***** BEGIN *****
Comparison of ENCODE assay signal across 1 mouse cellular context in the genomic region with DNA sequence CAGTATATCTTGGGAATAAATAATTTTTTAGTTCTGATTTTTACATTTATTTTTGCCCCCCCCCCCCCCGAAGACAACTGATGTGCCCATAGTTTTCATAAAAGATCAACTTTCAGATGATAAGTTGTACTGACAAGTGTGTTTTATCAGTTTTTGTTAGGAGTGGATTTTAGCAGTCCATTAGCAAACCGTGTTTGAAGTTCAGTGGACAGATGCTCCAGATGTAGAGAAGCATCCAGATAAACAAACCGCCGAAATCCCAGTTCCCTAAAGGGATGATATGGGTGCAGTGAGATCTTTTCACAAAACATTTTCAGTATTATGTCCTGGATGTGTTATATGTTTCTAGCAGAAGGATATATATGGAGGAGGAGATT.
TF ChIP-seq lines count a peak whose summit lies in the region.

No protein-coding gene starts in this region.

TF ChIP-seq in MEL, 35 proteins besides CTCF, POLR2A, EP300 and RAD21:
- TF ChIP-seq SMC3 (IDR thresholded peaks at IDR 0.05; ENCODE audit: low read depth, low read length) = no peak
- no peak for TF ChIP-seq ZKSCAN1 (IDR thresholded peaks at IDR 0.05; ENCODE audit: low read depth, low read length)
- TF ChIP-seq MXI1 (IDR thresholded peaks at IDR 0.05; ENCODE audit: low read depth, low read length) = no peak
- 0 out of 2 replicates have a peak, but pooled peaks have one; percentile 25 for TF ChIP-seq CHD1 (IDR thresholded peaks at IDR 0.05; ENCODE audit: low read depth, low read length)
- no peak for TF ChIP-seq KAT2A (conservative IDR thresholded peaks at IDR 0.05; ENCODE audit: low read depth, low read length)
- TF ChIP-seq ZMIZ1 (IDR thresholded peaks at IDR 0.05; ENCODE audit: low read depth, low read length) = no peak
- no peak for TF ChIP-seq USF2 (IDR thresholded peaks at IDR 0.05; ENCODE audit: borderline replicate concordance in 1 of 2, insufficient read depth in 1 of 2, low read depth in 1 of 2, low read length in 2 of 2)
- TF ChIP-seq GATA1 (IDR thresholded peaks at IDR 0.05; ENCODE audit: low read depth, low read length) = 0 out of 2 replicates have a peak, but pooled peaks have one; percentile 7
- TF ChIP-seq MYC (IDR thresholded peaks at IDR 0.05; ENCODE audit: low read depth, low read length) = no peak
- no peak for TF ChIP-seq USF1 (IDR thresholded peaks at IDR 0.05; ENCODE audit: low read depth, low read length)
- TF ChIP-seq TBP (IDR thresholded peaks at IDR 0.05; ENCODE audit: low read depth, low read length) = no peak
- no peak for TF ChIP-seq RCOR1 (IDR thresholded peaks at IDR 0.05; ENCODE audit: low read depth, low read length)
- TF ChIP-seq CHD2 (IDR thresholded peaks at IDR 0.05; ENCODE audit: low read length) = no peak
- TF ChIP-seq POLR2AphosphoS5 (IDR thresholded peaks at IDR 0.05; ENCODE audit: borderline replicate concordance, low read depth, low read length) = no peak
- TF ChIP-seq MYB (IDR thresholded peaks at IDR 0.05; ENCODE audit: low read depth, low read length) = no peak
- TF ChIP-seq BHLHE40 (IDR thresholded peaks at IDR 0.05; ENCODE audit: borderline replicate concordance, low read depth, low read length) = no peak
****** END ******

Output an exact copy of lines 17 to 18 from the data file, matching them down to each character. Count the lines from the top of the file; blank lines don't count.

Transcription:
- TF ChIP-seq CHD2 (IDR thresholded peaks at IDR 0.05; ENCODE audit: low read length) = no peak
- TF ChIP-seq POLR2AphosphoS5 (IDR thresholded peaks at IDR 0.05; ENCODE audit: borderline replicate concordance, low read depth, low read length) = no peak